The parachutists

In this still blue bright out of nowhere
they appear, five, six, nine, just hanging

I notice them peripherally, a flock much 
larger than the usual circle of seabirds

a tenth is still falling, a stone tied to a ribbon
then the shute flowers finally and she brakes.

I hear them distantly woo-hooing each other
legs a-dangle, bodies hung from a string. 

Maybe they’ll bring us news from that upper realm:
‘the air is cold and thin’, ‘clouds wispy like pillows’

or say how we appear in our gardens
unexalted, climbing ladders, walking toddlers 

or, having snatched themselves out of the great mouth
tell us the particular word death said when denied.

Image: Royal Australian Air Force parachuter, c. 1939, c/- State Library of NSW on Flickr.

And for music this morning, here’s an early album by Max Richter, The Blue Notebooks (youtube) – (maybe start with the familiar ‘On the Nature of Daylight) which he described as a meditation on (and against) violence. Featuring Tilda Swinton reading from Franz Kafka and poet Czesław Miłosz‘s Hymn of the Pearl and Unattainable Earth. Originally released in 2003, here we are nearly 20 years on…

A complicated song

This poem was written with thanks on unceded Wodi-Wodi land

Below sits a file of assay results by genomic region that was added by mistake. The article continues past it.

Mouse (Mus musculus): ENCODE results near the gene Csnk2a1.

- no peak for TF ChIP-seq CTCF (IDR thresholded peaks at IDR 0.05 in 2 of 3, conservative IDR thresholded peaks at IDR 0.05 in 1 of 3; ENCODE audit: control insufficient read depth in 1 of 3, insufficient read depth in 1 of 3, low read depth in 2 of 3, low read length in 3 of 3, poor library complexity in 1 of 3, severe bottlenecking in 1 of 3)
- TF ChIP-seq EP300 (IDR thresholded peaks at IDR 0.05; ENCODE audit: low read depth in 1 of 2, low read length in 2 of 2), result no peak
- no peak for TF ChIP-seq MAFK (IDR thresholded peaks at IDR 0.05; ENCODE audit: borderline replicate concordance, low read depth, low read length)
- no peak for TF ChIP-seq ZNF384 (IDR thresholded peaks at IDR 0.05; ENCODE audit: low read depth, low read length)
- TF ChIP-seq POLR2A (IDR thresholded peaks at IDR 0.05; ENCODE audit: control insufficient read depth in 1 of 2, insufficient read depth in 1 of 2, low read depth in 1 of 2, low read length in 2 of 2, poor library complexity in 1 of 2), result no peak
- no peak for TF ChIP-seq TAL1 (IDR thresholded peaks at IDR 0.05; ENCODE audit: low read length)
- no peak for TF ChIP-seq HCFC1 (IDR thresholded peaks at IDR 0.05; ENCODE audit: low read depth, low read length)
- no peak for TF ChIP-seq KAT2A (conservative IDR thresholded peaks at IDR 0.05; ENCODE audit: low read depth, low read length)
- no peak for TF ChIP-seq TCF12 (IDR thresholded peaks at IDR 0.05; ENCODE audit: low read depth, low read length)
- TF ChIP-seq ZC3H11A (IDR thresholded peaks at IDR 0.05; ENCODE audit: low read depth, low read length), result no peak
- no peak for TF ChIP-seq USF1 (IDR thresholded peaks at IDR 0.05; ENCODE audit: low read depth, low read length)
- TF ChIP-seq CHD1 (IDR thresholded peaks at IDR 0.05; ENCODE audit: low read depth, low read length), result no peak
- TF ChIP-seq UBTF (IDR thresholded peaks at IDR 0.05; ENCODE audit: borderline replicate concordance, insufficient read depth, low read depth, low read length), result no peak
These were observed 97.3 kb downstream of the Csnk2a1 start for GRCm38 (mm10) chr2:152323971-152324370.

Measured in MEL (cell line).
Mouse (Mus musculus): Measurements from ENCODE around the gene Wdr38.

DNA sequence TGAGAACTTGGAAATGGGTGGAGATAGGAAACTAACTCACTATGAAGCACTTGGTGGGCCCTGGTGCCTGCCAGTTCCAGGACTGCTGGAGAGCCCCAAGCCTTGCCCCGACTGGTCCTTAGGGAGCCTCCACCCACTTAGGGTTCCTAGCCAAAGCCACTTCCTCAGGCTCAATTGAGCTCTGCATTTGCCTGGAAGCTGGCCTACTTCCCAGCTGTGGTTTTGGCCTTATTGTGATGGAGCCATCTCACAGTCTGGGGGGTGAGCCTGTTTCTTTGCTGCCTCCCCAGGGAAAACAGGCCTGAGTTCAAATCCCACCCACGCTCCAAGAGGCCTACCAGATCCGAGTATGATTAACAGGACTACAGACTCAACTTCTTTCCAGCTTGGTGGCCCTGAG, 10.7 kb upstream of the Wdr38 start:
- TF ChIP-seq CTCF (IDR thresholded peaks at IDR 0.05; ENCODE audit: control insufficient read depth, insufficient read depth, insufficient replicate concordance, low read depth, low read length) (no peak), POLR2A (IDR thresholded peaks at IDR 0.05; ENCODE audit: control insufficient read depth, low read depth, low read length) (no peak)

Here I am grateful to be up early 
while the house is still asleep and 
the sky is the colour of blood plums. 
To slip into the kitchen, take the last orange 
from the china bowl, quarter it 
bleeding juice and cells, and give thanks.

Thanks for the orchard near Griffith
6 hours west of here where it’s still night 
the whoosh of frost fans, the fruit like lanterns 
hung in the bladed leaves. And for 
the Italian diaspora, out of poverty 
and crumbling fields to new south wales — grazie, milli grazie.  

And ever for the Wiradjuri Nation on whose land 
this fruit grew. For quartz knives and scrapers 
singing trade routes thru the alluvium. 
For the mottled cod on a rock face and 
a deep well of water hidden by a flat stone 
— say mandaang guwu (that’s Wiradjuri for thank you).

To the picker from Kiribati grateful 
for our wages (less board, less diesel, less this ‘n that). 
In three months, he’ll see his family
they’ll buy a Chinese solar battery 
so their daughter can do her homework at night
sitting up out of the tide — and they’ll give thanks. 

Such abundance, such good juice. 3 aussie dollars 
buys a netful from my grocers. There’s Damascus pop 
on the radio and in season you get the best broad beans. 
They pile nets of glorious navels in bins by the doorway 
and help mothers in hijabs and elders in duffle coats 
load their trollies high — and say shukran.

Wait. Time for one final thanks:
for this morning’s morning chorus, the honeyeater’s tchlik
the blackbird in the casuarina — another settler 
another feral import, useless but to assuage 
an Englishman’s nostalgia at breakfast and 
to bless us in our loud, complicated song. 

Image: Postcard, the Parent Navel Orange Tree, Riverside, California, c. 1930, Boston Public Library c/- Wikimedia Commons. This is the image of the ur-navel orange, the mutation that occurred in oranges around 200 years ago that produced the navel. All other navels are clones of this one blessed tree.

I’m sorry for not posting for a while but here’s a new poem which I hope you’ll enjoy.

And for music today, (I know I’ve linked this before) to celebrate seasonal change wherever you find yourself, here’s Max Richter’s Four Seasons (Youtube).